Wednesday, August 30, 2006

Too cheap to meter

Cooling towers could be evolutionary hotspots for new respiratory diseases.

Many species of bacteria, including those that cause legionnaires' disease, are thought to have evolved in association with an amoebic host. Now it seems that the warm, wet conditions found in cooling towers at factories and oil refineries make them a perfect spot for amoebas and bacteria to thrive, increasing the chances of new strains of pathogenic bacteria emerging.

Sharon Berk of Tennessee Technological University in Cookeville and her colleagues have found that amoebas in cooling towers are about 16 times as likely to host bacteria as those in ponds and lakes. "It's a problem that we have suspected, but now this confirms it," says Jeffrey Cirillo, a microbiologist at Texas A&M University in College Station.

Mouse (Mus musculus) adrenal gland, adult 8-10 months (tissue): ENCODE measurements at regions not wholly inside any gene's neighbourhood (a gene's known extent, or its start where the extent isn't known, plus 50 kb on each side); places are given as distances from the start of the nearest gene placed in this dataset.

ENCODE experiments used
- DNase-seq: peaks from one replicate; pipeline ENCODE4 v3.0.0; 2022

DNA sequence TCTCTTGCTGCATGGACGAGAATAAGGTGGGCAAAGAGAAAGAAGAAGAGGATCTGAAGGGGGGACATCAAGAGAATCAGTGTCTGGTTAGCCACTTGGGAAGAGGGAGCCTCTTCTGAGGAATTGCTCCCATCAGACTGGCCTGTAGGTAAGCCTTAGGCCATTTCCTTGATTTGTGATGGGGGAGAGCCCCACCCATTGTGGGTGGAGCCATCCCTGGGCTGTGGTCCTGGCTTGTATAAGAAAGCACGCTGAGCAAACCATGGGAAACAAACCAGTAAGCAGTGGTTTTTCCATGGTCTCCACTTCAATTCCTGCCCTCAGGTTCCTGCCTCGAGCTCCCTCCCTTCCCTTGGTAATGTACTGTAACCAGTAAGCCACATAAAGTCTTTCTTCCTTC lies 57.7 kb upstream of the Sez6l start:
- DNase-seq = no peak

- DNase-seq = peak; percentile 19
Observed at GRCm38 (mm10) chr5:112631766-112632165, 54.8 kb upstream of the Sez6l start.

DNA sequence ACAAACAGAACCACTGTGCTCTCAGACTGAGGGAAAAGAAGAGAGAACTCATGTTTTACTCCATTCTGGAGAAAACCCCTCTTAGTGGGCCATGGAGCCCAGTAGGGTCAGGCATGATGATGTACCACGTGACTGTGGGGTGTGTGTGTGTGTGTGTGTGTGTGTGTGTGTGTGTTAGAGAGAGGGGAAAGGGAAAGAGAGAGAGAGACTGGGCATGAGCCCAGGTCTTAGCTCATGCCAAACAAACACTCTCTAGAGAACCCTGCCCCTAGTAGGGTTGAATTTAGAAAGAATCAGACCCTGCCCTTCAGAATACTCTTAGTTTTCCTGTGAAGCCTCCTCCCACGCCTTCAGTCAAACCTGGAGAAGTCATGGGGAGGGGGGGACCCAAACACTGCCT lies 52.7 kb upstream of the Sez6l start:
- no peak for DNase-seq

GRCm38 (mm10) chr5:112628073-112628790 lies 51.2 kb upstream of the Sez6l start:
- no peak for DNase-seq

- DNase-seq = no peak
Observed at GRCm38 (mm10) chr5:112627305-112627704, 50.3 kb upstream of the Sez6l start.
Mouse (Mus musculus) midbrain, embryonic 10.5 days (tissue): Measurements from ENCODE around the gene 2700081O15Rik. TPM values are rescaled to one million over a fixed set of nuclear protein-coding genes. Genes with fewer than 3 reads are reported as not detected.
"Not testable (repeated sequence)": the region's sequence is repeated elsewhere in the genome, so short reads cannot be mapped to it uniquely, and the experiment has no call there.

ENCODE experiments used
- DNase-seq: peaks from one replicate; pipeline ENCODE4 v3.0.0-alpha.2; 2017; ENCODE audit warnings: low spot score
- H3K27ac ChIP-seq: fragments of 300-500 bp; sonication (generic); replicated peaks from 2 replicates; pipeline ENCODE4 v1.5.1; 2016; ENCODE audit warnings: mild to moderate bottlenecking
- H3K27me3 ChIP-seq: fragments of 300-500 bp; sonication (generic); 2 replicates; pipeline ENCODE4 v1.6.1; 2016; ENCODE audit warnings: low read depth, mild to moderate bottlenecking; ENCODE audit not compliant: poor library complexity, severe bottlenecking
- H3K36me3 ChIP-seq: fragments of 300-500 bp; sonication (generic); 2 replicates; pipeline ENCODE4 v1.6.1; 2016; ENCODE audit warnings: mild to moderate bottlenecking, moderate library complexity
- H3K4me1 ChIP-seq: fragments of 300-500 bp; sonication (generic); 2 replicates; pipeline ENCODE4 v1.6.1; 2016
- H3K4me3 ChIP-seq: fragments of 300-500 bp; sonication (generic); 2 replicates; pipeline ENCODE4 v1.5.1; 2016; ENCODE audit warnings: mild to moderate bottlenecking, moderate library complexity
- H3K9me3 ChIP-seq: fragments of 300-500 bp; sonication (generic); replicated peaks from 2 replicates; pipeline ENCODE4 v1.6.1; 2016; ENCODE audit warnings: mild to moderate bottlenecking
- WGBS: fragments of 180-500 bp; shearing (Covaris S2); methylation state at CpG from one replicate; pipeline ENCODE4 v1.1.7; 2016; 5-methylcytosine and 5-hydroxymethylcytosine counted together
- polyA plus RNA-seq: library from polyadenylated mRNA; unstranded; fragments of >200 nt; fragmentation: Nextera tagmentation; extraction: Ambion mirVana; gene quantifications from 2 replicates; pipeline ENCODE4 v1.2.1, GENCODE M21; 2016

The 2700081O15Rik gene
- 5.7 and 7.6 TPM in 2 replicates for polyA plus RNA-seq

Genetic tests identified several previously unknown strains of bacteria, including some that were similar to Legionella pneumophila, the cause of legionnaires' disease. Berk suggests that they might have been missed in the past because many of the bacteria could not be cultured outside of amoebas.

The cause of up to 50 per cent of pneumonia cases is unknown, and Berk says cooling towers might be one source of these pathogens, creating aerosols that help them to spread more widely. Cirillo says cooling towers should now be monitored for emerging pathogens.


Post a Comment

<< Home